Papers of Global Change IGBP publishes:

  • research articles,
  • communications- short reports on new and exciting results of high urgency,
  • review papers - topical mini(reviews) as well as full critical reviews on important subjects reflecting new trends are also included in this section
  • science book reviews.
  • chronicle related with international /national conference connected with global climate  change and theirs consequences.

Peer Review Process

All manuscripts are sent to the appropriate reviewers by Managing Editor. However a submission may be declined by the Editor in Chief without review, if deemed inappropriate for reasons other than scientific merit.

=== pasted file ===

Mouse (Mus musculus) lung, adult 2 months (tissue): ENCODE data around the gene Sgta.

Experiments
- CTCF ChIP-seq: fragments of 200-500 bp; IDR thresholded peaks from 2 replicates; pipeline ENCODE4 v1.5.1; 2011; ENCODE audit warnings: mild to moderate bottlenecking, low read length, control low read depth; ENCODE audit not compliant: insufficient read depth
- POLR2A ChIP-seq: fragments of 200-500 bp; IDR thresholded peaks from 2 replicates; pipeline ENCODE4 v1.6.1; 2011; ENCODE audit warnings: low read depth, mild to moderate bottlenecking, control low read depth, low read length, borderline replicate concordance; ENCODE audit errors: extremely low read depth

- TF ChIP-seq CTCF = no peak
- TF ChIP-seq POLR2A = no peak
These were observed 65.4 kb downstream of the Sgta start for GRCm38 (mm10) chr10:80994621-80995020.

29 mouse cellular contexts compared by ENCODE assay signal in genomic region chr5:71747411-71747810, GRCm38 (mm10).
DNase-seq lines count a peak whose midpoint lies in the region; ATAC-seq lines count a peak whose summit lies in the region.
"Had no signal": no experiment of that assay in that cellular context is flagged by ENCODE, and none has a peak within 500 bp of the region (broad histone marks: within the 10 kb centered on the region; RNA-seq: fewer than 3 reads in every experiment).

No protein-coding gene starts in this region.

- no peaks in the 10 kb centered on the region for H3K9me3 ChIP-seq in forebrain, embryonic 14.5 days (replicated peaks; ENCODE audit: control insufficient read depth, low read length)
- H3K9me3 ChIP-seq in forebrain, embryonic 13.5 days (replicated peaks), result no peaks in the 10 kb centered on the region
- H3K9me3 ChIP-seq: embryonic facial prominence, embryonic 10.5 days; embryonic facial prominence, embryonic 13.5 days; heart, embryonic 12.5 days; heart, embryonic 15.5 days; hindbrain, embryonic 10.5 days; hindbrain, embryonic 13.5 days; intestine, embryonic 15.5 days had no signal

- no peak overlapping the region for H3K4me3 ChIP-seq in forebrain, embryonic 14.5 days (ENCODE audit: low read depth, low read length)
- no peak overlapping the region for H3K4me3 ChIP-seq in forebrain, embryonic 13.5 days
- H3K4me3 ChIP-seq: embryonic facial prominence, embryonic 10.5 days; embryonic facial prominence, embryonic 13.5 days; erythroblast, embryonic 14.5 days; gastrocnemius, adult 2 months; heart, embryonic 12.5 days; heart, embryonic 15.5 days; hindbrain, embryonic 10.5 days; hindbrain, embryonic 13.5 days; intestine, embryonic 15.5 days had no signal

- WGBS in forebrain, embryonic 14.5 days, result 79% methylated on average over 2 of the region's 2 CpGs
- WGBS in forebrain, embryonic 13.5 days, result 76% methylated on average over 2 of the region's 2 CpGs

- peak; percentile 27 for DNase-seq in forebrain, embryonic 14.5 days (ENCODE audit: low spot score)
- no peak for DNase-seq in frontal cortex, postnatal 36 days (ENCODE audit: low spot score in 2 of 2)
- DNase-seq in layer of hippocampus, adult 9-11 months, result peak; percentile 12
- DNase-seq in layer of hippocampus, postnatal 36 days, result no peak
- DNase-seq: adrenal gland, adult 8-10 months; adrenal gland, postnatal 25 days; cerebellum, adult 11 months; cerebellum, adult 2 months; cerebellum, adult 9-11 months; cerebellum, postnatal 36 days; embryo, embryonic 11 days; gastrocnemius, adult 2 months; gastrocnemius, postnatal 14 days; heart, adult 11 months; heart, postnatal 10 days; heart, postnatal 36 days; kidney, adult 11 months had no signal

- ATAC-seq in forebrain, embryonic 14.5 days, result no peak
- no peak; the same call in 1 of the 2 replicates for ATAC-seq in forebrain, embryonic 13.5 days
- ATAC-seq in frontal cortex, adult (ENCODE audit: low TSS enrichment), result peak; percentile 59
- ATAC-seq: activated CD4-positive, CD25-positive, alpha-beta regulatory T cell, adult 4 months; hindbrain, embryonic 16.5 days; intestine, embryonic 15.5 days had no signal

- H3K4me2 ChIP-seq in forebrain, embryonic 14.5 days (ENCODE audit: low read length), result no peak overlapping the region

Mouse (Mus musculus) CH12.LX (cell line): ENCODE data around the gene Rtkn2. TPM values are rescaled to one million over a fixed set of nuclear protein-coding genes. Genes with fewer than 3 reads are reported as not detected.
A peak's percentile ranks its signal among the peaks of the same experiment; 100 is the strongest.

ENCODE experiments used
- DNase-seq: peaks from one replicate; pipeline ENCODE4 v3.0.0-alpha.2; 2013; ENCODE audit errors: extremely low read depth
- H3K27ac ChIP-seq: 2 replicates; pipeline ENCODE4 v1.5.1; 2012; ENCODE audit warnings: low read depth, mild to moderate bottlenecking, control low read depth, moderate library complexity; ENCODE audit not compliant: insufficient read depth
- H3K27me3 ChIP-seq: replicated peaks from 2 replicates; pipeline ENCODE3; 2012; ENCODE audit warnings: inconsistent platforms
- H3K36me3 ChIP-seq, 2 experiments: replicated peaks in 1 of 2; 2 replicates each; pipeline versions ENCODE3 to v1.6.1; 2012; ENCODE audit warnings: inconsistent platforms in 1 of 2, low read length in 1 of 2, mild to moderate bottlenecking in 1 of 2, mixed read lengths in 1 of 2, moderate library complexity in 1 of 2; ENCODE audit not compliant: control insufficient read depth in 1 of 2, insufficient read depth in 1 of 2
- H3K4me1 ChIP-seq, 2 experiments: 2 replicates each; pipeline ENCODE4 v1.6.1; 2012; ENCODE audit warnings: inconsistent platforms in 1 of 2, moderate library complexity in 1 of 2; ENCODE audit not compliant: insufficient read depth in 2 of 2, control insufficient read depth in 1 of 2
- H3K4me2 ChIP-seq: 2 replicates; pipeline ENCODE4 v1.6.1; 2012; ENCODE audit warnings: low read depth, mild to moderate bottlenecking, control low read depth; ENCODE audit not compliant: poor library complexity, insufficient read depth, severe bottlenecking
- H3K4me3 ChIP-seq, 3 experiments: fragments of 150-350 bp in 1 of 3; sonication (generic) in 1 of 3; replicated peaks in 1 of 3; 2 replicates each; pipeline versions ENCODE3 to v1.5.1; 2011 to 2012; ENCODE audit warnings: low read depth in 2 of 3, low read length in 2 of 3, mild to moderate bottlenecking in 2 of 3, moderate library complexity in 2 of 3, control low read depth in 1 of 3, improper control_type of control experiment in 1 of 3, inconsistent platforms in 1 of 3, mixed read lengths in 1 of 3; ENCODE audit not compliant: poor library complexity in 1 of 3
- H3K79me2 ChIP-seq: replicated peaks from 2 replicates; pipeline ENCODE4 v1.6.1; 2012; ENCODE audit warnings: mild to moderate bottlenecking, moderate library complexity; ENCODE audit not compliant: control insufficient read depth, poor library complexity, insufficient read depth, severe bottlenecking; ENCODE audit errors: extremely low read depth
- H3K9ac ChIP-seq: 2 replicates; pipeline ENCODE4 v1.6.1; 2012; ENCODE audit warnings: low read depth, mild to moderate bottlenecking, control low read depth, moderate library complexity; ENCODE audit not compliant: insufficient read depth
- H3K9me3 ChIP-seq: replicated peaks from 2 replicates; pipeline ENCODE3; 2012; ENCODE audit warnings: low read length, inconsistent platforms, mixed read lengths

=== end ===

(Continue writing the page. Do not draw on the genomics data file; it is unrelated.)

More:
1. choice of reviewers
  2. The Managing Editor of Papers of Global Change IGBP seek advice from experts of in the appropriate field. Research articles and reviews papers are reviewed by one reviewer.
  3. suggestions from authors
  4. Authors are requested to suggest persons competent to review their manuscript. However please note that this will be treated only as a suggestion, and the final selection of reviewers is exclusively the Editor in Chief's decision.

The Editor in Chief is fully responsible for decisions about manuscripts. The final decision whether to accept or reject a paper rests with him. The Managing Editor communicates the final de